The bioinformatics community has come to expect two things from the annual Pacific Symposium on Biocomputing: The first is the laid-back Hawaiian atmosphere where even keynote lectures are delivered in aloha shirts, and the second is the symposium’s focus on emerging areas of bioinformatics — a forum that often provides the first glimpse of tomorrow’s key technologies.
This year’s meeting was no exception on either point. PSB 2002, held at the Kaua’i Marriott Resort and Beach Club January 3-7, offered participants the chance to relax and recharge their batteries even as the meeting’s tutorials, talks, and posters redefined the bleeding edge of the field.
Two keynotes — each delivered in the traditional PSB lei — provided insightful views of the broader world that bioinformatics inhabits. Stanford’s David Botstein described microarray analysis from the biologist’s perspective, noting that it’s more effective to “blast ahead” with current tools rather than wait around for better ones to be developed. “Never let the perfect be the enemy of the good enough,” he said, citing a number of examples where current “middle-tech” methods — though imperfect from the point of view of a statistician or programmer — led to genuine biological discoveries. Botstein strongly urged computer scientists in the room to either gain more biological knowledge on their own or to partner with a biologist to develop effective tools that can be understood by biologists.
The second keynote, delivered by Rebecca Eisenberg of the University of Michigan Law School, addressed the history of patenting in the biotech and IT industries so far and what we might expect to see as these industries converge. While the biotech and pharmaceutical industries have historically relied on patents to maintain competitive advantage, the software industry has been reluctant to patent, she said, raising a number of questions about the optimal patenting strategy for bioinformatics firms. “It’s not yet obvious how to use patents to capture the value of data or software,” said Eisenberg. “It’s not clear that patents will make a viable business model for anyone but your patent lawyers.”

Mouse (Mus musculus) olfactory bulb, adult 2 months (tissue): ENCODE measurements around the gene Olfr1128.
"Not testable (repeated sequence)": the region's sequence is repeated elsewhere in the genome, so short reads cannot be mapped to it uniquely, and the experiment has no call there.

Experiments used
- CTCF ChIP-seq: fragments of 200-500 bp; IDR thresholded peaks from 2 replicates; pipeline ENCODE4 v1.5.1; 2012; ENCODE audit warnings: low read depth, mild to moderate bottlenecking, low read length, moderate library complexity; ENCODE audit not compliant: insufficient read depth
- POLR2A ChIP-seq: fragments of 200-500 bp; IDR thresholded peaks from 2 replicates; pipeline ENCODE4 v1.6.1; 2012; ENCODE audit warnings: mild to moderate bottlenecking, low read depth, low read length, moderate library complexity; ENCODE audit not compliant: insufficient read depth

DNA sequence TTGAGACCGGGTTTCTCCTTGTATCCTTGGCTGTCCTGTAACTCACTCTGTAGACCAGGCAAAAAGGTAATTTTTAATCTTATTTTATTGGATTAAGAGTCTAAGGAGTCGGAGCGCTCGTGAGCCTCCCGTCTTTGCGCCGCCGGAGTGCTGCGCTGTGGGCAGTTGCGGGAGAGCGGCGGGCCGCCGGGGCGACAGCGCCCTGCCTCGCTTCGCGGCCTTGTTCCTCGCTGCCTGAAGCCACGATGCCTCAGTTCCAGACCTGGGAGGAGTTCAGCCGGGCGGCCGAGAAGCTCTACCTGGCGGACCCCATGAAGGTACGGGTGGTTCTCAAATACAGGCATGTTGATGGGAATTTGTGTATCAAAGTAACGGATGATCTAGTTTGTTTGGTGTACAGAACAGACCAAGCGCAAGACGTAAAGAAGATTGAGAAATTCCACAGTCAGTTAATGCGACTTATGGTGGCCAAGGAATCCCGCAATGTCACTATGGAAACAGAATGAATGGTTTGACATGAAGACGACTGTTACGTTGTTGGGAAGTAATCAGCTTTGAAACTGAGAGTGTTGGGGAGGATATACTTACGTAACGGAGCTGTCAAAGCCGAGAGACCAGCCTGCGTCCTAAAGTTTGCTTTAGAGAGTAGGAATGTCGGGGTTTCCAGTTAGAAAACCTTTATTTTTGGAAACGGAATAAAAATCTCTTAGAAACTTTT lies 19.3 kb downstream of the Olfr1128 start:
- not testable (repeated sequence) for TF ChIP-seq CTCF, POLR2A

PSB co-chair Russ Altman told BioInform that the symposium committee strives to find topics not addressed at other bioinformatics conferences, and provides an environment for new areas to “crystallize as sub-disciplines.”
This year’s meeting witnessed the coming of age for two areas that have been incubating at PSB over the past several years: pathway informatics and text mining of the biomedical literature. While neither technology could be considered mature yet, they’ve each made great strides over the past year. The Biopathways Consortium, for example, announced at the meeting that it has earned the support of Sun Microsystems, which donated a server to the group for pathways research. The natural language processing community, meanwhile, is mulling the possibility of organizing a CASP-like competition for NLP technology in which several research groups would tackle a single challenge problem in order to assess their approaches.
Glycobiology stood out as this year’s newcomer. While carbohydrates play a key role in many biological functions, they are far more complex than DNA/RNA or proteins and therefore present a number of new bioinformatics challenges that are only now being addressed. Only three papers addressed this topic at the meeting, but Altman said he expects the area to attract more attention in the future.
With attendance maxed out at its cut-off point of 400, PSB 2002 seemed to reverse the recent trend of low turnout at bioinformatics meetings. Altman said the organizers offered a full refund after the events of September 11 caused many organizations to impose travel restrictions, but only a small number pulled out.
Despite the growing popularity of the meeting, which could send attendance surging, Altman said that 400 is as high as the meeting’s organizers would ever go. While the cutting-edge topics and the tropical atmosphere certainly set the meeting apart from other bioinformatics conferences — where else can you see a talk on support vector machines for protein class prediction in your bathing trunks? — Altman said that PSB’s intimate size is its most important feature and would remain so in the future.